Jasmilly Casul, C.M.A., is a Mohs medical assistant. Jasmilly received her associates degree in science from Hostos Community College. She received her certification at Manhattan Institute in New York City.
Jenny Lewis is a Mohs Medical Assistant. Jenny graduated from Wilkes-Barre Area Career Technical Center.
Tracey McPhillips, C.M.A., is a Mohs Medical Assistant. Tracey received her Medical Assistant Certification from the National Healthcareer Association while attending Orange-Ulster Boards of Cooperative Educational Services in New York.
What you should know…
In some circumstances, Dr. O’Donnell or Dr. Suchter will want to meet you prior to the surgery day for a
preoperative evaluation. Also, if you would feel more comfortable meeting them before the surgery to discuss any questions or concerns, we will schedule a consultation. Our Mohs surgery staff will contact you as soon as possible concerning the date of your surgery. If you take Coumadin, Aspirin, Pradaxa, Eliquis, Xarelto, Aggrenox or any other blood thinners prescribed by your doctor or if you routinely take antibiotics prior to surgery, please inform our Mohs surgery staff for discussion of any further instructions. Your doctor may have to be contacted.
Before Mohs Micrographic Surgery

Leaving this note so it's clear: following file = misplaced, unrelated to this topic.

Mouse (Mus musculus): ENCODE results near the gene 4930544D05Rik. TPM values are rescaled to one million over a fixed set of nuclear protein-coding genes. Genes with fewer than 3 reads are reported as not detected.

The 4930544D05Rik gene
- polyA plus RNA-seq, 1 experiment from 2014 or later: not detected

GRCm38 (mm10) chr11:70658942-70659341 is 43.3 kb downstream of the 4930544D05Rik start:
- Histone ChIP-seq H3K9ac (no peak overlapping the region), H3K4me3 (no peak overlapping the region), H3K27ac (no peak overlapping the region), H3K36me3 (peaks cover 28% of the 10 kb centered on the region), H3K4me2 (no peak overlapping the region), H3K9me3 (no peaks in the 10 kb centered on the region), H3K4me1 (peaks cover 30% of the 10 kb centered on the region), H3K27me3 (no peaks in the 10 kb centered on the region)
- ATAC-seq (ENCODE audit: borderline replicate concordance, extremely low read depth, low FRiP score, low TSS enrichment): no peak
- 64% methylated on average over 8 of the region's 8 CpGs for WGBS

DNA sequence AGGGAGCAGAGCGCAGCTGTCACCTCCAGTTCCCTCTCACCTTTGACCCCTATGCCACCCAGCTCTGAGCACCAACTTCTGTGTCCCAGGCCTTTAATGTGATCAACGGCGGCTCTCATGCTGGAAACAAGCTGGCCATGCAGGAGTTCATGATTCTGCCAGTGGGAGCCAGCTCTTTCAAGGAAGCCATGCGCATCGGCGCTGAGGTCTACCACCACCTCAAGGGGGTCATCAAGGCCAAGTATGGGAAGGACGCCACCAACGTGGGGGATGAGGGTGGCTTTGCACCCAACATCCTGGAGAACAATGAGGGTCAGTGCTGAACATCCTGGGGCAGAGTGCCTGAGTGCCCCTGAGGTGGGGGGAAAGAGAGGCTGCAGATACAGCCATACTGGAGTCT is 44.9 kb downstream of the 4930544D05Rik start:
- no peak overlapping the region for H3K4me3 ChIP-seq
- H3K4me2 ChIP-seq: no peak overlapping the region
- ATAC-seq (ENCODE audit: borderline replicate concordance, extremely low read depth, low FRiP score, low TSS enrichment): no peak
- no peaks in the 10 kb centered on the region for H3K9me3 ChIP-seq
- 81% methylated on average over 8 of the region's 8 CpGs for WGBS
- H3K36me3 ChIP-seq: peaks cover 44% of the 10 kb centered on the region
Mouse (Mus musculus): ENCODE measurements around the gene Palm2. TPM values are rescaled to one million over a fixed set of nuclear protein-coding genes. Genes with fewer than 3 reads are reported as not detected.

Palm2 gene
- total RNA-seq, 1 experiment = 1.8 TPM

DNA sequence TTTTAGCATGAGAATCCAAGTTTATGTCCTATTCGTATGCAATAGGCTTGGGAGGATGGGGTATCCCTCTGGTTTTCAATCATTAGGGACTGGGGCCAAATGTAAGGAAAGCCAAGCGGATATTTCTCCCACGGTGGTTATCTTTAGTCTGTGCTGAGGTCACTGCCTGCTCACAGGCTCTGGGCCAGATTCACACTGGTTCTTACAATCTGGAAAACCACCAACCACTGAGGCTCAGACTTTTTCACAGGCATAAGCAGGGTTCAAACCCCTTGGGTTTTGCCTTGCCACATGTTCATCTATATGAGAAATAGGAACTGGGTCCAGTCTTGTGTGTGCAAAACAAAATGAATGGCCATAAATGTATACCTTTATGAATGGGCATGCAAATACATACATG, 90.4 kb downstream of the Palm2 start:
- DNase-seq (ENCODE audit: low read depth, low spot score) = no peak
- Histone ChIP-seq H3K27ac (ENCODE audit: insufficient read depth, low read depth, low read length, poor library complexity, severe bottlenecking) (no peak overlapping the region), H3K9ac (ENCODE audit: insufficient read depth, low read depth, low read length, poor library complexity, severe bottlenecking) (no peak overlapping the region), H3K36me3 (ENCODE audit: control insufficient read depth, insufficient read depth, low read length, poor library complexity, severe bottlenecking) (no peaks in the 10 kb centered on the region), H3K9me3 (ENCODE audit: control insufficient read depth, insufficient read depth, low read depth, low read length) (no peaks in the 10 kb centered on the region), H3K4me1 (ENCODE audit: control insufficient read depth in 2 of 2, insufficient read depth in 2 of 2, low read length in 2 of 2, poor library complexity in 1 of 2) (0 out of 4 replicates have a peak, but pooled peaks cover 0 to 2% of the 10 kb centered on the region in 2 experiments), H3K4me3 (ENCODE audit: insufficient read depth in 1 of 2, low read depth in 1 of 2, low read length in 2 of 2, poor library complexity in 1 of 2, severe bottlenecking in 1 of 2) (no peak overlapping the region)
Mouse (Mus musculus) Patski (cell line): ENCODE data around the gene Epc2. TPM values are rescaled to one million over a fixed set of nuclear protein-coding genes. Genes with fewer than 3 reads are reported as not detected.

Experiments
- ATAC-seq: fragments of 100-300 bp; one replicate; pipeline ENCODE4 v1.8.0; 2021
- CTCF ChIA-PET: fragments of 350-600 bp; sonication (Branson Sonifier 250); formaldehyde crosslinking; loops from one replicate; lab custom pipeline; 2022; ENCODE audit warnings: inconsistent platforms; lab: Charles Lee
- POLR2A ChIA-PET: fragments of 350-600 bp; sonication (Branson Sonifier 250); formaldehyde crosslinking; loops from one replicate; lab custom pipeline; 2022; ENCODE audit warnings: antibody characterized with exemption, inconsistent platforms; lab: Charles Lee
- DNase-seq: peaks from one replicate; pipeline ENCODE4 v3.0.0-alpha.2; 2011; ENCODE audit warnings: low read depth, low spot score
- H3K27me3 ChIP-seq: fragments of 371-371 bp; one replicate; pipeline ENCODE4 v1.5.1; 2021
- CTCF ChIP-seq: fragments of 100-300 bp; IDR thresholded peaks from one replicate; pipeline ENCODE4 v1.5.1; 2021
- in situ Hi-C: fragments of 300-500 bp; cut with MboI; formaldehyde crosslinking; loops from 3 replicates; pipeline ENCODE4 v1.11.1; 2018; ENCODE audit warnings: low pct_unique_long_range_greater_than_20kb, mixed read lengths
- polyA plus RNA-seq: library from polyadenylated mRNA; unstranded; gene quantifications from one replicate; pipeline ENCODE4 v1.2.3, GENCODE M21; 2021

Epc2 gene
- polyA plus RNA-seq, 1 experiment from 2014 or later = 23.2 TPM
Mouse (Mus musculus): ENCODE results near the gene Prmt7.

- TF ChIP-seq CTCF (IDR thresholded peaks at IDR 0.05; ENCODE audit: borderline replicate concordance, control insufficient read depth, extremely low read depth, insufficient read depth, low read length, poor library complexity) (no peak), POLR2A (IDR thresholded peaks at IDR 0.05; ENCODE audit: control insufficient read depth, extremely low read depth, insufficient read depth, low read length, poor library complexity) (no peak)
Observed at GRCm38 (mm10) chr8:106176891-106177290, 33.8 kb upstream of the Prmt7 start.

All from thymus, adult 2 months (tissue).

If you take any aspirin or other blood thinners, please notify us and we will give you further instructions. If you were instructed to discontinue prescribed blood thinners prior to surgery, in most cases, they may be restarted later that evening after the surgery. If you do drink alcohol, please limit to one drink/day one day prior to your surgery and two days after your surgery. Stop smoking (or reduce as much as possible) two weeks before and two weeks after surgery since smoking increases the chance for poor healing and scarring especially if a skin graft or flap is utilized to repair the area.
Beginning several days prior to surgery, use antibiotic soap like Lever 2000, Dial, or Cetaphil Antibacterial Bar on the area and surrounding areas of the skin cancer. Shampoo your hair the night before the surgery, as your wound and initial dressing may need to remain dry for 48 hours.
The length of the procedure varies depending on the size and location of the tumor, the number of layers required as well as the type of reconstruction or repair needed. Please be prepared to be with us for at least 3 – 4 hours and possibly longer.